Rudy Project Wing57 Review
Review of the Rudy Project Wing57 Time Trial Helmet
Upgrading to a time trial helmet is an easy and affordable way to shave some seconds of your personal best. The Wing57 is the time trial and triathlon offering from Rudy Project and is jam packed full of features. Popular among triathletes, the Wing57 was the most worn helmet at last fall’s Ironman World Championships in Kona. Designed in collaboration with aerodynamics and fit guru John Cobb, the Wing57 went through extensive wind tunnel testing and was designed not only to be fast but to work for more riders’ positions.
The Rudy Project Wing57 shares many features with its road oriented sibling the Boost01, thankfully not the shape though meaning the Wing57 worked with my head for a comfortable fit. The Wing57 uses the same Center Pressure Balance which shortened the tail of the helmet and added material to the front in order to move the center of pressure forward which reduces the swiveling forces caused by crosswinds.
The swiveling forces of crosswinds is further reduced by the Dorsal Ridge, a central ridge that converts sideways forces into forward propulsion. Rudy Project drew inspiration for this design from sharks, which is way more bad ass than Zipp and their whale wheels. A lot of work was put into reducing the twisting effects of crosswinds with the Rudy Project Wing57 and I can’t recall experiencing much of those forces during the testing period.
Finally, like the Boost01, the Wing57 has customizable air management and includes 2 covers for the front vent, one mesh and one fully closed, to let you customize your aerodynamics and ventilation. With the front vent completely closed, there is virtually no airflow into the helmet which makes it quite warm. That problem can be resolved by choosing to run the vent fully open or with the mesh insert, but you are than sacrificing aerodynamics. So make your air management choice based on your event and weather conditions.
As part of designing a helmet that works best for all TT positions, Rudy Project and Cobb included a piece called the Jet Stream on the Wing57 which is a removable magnetic tail to extend the helmet’s length depending on the rider’s back and shoulders. It attaches on the underside of the Wing57’s tail in order to reduce the gap between the helmet and the riders back helping smooth the air’s transition from the helmet to the rider’s back.
Enough with the technical mumbo-jumbo and marketing spiel, lets get down to the things us common folk can actually understand.
The fit of the Rudy Project Wing57 is spot on. Unlike the Boost01, its shape actually worked with my head but that doesn’t mean it will work with every head. The Wing57 uses a ratcheting dial to adjust the fit, as you expect in a high end helmet, which has tight steps to let you really dial the fit in. Rudy Project also clearly put a lot of thought into the straps which I like to see. The excess strap ends are handled effectively by elastics and a little piece of padding covers the buckle to reduce irritation on the neck, a pretty unique feature to the Wing57.
The only problem I had with the fit of the Rudy Project Wing57 was that I found the ear flaps put uncomfortable pressure on my ears. They also don’t have much flex to them so they do the classic ear mangling thing when putting the helmet on.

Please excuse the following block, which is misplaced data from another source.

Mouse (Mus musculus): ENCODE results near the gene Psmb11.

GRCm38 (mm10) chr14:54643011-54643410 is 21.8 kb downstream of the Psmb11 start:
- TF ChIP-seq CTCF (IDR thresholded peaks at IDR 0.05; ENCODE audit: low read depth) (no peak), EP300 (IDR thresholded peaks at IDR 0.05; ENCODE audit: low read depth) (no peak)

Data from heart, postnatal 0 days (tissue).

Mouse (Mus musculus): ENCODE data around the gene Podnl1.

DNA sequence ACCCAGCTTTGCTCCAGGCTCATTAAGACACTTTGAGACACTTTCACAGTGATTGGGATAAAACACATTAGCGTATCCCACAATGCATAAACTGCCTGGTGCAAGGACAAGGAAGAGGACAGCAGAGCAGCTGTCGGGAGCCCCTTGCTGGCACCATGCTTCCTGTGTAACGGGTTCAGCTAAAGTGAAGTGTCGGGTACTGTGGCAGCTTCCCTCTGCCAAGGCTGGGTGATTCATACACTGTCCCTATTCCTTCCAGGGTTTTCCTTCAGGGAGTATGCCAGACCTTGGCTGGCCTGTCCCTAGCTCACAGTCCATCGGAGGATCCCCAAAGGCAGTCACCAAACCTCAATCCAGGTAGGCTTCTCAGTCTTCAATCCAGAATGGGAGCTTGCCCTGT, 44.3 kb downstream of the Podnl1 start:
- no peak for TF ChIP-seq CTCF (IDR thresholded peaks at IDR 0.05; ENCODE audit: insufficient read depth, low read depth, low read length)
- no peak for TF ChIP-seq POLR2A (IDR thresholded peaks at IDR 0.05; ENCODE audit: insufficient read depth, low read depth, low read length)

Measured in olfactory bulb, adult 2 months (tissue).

The Rudy Project Wing57 also comes with a visor that was difficult to install. It took a lot of effort to get it to click into place the first time and I was worried I was going to break it. Since its so difficult to install, you have to install the visor before putting the Wing57 on which makes slipping it on a little tricky as the visor smooshes your face and gets smudged.
Also, the visor of the Wing57 didn’t allow for air to get behind it. When combined with the lack of ventilation when fully closed and a small forehead pad, while wearing the Wing57 I had some issues with sweat dripping down my face and into my eyes. A distraction one wishes to avoid while your legs and lungs scream at you as you battle against the clock.
My biggest issues with the Rudy Project Wing57 all seem to revolve around the visor which Rudy Project recently updated and has offered as free upgrade to existing owners (just pay shipping). It still installs in the same way, but the new visor flips up which will make it easier to put the helmet on with the visor installed. Unfortunately, it doesn’t look like it has improved airflow behind the visor though. It would be interested to see if this updated visor solves all my issues with the Wing57.
If you are not comfortable on your bike or in your aero position, how are you going to go fast? And I think that’s what the Rudy Project Wing57 is all about: comfort and speed.
The Rudy Project Wing57 is clearly a well thought out helmet with a lot of attention paid to all the details, both big and small. With the help of aerodynamics and fit guru John Cobb, Rudy Project has created a helmet that is not only faster for more riders but is also comfortable and reduces the swiveling forces of crosswinds. While the Wing57’s visor is the helmet’s weakest point, Rudy Project has already addressed that with an updated visor. I completely understand why the Rudy Project Wing57 was the most popular helmet at Kona 2016.
Rudy Project Wing57 Good:
- comfort first design
- reduce swiveling effect of crosswinds and pressure on neck
- faster for more positions, not just the ideal
Rudy Project Wing57 Bad:
- tricky visor installation
- no ventilation when fully closed